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Search Results: 1 - 10 of 520 matches for " Clive Woolfe "
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Comparative genomics using Fugu reveals insights into regulatory subfunctionalization
Adam Woolfe, Greg Elgar
Genome Biology , 2007, DOI: 10.1186/gb-2007-8-4-r53
Abstract: Using the abundance of duplicated genes within the Fugu genome, we selected seven pairs of teleost-specific paralogs involved in early vertebrate development, each containing clusters of CNEs in their vicinity. CNEs present around each Fugu duplicated gene were identified using multiple alignments of orthologous regions between single-copy mammalian orthologs (representing the ancestral locus) and each fish duplicated region in turn. Comparative analysis reveals a pattern of element retention and loss between paralogs indicative of subfunctionalization, the extent of which differs between duplicate pairs. In addition to complete loss of specific regulatory elements, a number of CNEs have been retained in both regions but may be responsible for more subtle levels of subfunctionalization through sequence divergence.Comparative analysis of conserved elements between duplicated genes provides a powerful approach for studying regulatory subfunctionalization at the level of the regulatory elements involved.Gene duplication is thought to be a major driving force in evolutionary innovation by providing material from which novel gene functions and expression patterns may arise. Duplicated genes have been shown to be present in all eukaryotic genomes currently sequenced [1] and are thought to arise by tandem, chromosomal or whole genome duplication events. Unless the duplication event is immediately advantageous (for example, by gene dosage increasing evolutionary fitness), the gene pair will exhibit functional redundancy, allowing one of the pair to accumulate mutations without affecting key functions. Because deleterious mutations are thought to occur much more commonly than neutral or advantageous ones, the classic model for the evolutionary fate of duplicated genes [2,3] predicts the degeneration of one of the copies to a pseudogene as the most likely outcome (a process known as non-functionalization). Less commonly, a mutation will be advantageous, allowing one of the ge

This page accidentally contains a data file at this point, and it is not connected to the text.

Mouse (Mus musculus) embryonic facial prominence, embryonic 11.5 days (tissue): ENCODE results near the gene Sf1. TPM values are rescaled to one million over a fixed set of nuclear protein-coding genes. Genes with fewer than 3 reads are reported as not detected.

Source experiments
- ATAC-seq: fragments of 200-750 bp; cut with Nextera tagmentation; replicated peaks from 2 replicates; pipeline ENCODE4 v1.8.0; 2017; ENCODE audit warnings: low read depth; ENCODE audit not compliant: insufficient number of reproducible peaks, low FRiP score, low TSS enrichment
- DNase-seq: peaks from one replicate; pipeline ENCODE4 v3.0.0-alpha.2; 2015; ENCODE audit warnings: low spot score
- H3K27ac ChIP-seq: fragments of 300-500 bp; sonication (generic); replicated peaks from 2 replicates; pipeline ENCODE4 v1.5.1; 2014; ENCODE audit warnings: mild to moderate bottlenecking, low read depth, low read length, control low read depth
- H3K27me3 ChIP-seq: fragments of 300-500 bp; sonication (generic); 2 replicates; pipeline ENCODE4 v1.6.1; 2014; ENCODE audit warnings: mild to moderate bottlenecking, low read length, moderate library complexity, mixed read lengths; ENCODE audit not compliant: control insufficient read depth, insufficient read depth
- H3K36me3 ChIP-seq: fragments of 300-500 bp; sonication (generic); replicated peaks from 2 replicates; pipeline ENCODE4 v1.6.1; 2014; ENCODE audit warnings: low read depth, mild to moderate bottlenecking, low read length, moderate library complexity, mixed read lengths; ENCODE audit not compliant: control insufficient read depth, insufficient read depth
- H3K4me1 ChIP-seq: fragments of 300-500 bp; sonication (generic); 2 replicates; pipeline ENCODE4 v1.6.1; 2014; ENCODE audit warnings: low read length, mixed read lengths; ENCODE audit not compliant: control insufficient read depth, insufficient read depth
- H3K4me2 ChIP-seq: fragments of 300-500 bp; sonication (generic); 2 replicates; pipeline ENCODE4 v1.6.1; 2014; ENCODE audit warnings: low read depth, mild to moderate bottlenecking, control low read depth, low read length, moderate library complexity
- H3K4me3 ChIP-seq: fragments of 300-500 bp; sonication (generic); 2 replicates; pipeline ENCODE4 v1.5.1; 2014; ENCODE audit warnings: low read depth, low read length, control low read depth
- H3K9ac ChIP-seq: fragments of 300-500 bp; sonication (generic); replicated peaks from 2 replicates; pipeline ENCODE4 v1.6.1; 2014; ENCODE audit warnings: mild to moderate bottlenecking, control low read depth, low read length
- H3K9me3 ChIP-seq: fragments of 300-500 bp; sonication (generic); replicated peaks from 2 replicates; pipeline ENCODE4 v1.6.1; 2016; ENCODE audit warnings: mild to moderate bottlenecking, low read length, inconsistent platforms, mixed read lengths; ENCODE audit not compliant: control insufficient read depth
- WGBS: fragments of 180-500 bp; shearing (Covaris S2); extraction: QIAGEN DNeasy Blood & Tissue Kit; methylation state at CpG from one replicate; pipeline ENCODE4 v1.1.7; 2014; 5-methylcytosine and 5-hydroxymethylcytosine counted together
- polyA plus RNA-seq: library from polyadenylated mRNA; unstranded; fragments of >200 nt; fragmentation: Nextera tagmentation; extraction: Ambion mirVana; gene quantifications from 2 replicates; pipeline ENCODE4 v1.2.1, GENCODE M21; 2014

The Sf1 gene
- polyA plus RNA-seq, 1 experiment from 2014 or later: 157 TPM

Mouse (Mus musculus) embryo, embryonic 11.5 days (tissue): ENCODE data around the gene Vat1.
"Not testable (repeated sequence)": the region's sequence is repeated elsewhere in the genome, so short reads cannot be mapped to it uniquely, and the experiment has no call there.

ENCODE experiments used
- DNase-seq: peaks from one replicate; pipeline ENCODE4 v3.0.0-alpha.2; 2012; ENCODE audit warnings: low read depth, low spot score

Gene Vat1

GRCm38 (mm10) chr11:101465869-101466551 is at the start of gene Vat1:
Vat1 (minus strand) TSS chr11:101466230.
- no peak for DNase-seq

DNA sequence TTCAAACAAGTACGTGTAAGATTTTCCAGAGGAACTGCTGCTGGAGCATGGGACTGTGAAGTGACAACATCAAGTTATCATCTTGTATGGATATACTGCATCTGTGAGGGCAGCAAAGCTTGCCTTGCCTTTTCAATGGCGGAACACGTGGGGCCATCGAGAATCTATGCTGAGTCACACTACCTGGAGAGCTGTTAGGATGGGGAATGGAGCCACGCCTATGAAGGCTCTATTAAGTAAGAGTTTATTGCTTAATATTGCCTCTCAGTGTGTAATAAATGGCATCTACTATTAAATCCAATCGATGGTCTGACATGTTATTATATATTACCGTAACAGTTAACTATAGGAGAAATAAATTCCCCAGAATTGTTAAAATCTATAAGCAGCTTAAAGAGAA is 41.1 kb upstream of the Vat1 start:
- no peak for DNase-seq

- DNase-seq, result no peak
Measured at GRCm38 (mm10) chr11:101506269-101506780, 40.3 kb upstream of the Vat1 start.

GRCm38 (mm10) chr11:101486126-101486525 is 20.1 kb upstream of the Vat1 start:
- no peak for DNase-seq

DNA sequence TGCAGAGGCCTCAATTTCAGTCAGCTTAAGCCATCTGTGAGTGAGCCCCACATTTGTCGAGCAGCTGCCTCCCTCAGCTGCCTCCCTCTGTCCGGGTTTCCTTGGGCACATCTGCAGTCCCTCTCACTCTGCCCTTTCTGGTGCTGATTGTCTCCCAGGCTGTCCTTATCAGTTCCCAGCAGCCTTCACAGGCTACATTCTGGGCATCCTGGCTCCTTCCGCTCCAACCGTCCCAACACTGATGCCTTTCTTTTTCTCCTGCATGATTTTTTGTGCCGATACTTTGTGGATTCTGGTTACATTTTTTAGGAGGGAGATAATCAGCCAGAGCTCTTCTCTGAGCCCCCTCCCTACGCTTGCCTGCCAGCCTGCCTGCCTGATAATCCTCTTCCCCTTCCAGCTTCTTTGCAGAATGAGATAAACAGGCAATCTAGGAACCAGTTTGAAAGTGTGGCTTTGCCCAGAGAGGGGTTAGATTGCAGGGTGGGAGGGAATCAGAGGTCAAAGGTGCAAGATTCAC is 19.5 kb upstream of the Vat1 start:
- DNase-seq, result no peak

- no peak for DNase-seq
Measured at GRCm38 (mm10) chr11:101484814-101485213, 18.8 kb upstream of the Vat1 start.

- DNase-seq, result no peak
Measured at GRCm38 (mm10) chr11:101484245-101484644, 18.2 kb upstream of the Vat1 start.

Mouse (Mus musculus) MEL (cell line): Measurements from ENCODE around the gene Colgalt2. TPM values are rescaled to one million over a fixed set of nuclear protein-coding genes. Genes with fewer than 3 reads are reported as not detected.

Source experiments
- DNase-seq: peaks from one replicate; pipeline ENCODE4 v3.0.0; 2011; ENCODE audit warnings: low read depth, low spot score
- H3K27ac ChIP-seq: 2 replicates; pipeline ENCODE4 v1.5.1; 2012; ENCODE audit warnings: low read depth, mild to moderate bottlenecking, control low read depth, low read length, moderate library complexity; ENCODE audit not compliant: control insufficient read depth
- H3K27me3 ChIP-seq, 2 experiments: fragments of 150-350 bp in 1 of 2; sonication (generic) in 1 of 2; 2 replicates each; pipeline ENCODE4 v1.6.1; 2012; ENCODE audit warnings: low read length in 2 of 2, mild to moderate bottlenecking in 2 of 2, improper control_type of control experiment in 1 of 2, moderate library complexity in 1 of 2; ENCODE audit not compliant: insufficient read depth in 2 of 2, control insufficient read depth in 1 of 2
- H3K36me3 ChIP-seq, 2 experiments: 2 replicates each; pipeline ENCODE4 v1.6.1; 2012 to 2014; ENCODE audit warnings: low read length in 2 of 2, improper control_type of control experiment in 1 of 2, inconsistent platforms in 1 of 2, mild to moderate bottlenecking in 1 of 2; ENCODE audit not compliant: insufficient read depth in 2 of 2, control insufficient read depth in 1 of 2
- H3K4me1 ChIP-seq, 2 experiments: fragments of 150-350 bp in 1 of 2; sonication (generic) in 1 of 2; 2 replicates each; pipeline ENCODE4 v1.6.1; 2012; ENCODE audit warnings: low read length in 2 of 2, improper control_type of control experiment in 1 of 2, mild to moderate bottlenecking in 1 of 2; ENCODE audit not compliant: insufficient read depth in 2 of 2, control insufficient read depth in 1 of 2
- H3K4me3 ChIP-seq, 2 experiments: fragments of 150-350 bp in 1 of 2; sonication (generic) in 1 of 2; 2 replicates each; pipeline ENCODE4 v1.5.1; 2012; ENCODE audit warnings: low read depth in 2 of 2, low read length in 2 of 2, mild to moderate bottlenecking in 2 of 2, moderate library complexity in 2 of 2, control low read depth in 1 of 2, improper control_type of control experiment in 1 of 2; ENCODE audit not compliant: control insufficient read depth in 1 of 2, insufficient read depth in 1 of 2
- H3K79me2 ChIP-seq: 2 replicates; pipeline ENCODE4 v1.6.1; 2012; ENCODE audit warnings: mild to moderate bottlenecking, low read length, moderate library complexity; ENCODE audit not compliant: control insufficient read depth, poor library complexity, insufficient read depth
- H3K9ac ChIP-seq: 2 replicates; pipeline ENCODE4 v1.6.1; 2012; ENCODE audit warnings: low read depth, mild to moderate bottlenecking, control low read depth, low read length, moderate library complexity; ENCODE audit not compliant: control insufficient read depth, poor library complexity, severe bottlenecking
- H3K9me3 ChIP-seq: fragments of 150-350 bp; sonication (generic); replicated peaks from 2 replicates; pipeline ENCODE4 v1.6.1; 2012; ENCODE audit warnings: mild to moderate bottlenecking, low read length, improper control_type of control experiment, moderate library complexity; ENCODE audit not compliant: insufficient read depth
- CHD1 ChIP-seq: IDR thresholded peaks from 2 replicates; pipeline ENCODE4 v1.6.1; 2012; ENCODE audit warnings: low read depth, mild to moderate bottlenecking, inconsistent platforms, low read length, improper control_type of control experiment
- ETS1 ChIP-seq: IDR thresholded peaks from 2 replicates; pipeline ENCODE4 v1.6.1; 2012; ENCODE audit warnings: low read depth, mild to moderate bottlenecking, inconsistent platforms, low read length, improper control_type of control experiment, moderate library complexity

Genomic features defining exonic variants that modulate splicing
Adam Woolfe, James C Mullikin, Laura Elnitski
Genome Biology , 2010, DOI: 10.1186/gb-2010-11-2-r20
Abstract: We assessed the features of single-nucleotide genomic variants verified to cause exon skipping and compared them to a large set of coding SNPs common in the human population, which are likely to have no effect on splicing. Our findings implicate a number of features important for their ability to discriminate splice-affecting variants, including the naturally occurring density of exonic splicing enhancers and exonic splicing silencers of the exon and intronic environment, extensive changes in the number of predicted exonic splicing enhancers and exonic splicing silencers, proximity to the splice junctions and evolutionary constraint of the region surrounding the variant. By extending this approach to additional datasets, we also identified relevant features of variants that cause increased exon inclusion and ectopic splice site activation.We identified a number of features that have statistically significant representation among exonic variants that modulate splicing. These analyses highlight putative mechanisms responsible for splicing outcome and emphasize the role of features important for exon definition. We developed a web-tool, Skippy, to score coding variants for these relevant splice-modulating features.The majority of genes in mammalian genomes are made up of multiple exons separated by much longer introns. To create a mature mRNA, exons must be identified accurately from within the transcript and then spliced together by removing the intervening introns. This process is carried out by a large complex of small nuclear RNAs and polypeptides known as the spliceosome. Disruption to the fidelity of splicing, particularly of exons that are constitutively spliced, can effectively inactivate a gene by creating unstable mRNAs and defective protein structure, or cause disease by disrupting the balance of expression of different splice isoforms [1]. The most important features for exon recognition are the splice junctions that define the boundaries of the exons, at w